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    Posting here for better intel: Evil Following MB vs Ibis Ripley v3.. same bike?

    Also note the 13 mm difference in chain stay length. That is a glaring difference. The Ripley has you in a more centered position with its longer rear center vs shorter front center and the Following is more playful with its shorter rear center but gives up some seated climbing chops. The Evil is a better climber out of the saddle.


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  4. #4
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    Geo numbers don't tell the whole story. In addition to the differences already mentioned, the other big one is suspension kinematics. DW link generally provides great climbing efficiency. As stated by manitou, DELTA is amazing on standing climbs, but it's not as efficient for seated climbs as DW. DELTA shines on the downhill. That's why Evil bikes attract riders that are more DH inclined.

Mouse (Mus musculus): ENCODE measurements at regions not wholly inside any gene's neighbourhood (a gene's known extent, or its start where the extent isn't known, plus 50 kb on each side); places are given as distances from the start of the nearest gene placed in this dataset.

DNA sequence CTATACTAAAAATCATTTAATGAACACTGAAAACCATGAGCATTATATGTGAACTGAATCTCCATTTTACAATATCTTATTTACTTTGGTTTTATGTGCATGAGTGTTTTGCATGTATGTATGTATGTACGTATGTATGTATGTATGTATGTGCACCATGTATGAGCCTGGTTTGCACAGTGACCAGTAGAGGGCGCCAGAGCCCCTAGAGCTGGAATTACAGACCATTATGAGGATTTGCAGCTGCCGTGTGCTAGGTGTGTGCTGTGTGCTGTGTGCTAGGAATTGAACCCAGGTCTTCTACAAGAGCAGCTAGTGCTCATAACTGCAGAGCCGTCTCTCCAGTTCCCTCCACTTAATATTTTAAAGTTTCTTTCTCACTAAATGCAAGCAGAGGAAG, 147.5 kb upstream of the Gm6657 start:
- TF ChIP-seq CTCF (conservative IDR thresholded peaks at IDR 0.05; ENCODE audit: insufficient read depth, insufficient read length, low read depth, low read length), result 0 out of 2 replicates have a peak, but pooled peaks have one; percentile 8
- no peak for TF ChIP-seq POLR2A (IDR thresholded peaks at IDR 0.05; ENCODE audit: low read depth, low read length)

With that said, you're bottom line conclusion that both bikes should be for the same use isn't really off base. Think of it more as these two bikes are like two sides of a coin, with one being a bit more efficient for climbing, but still a very capable trail bike, and the other being a little more rowdy-ready for the downhill, but not being as good of a climber. They're definitely in the same class of bikes. So your best bet is to pick the one that better suits your riding style. My buddy has a Ripley LS and I have an MB. They're both orange, they sort of look like twins even. No question for long seated climbs the Ripley is more efficient, but the MB is just a bit more confidence inspiring and playful when you point it down.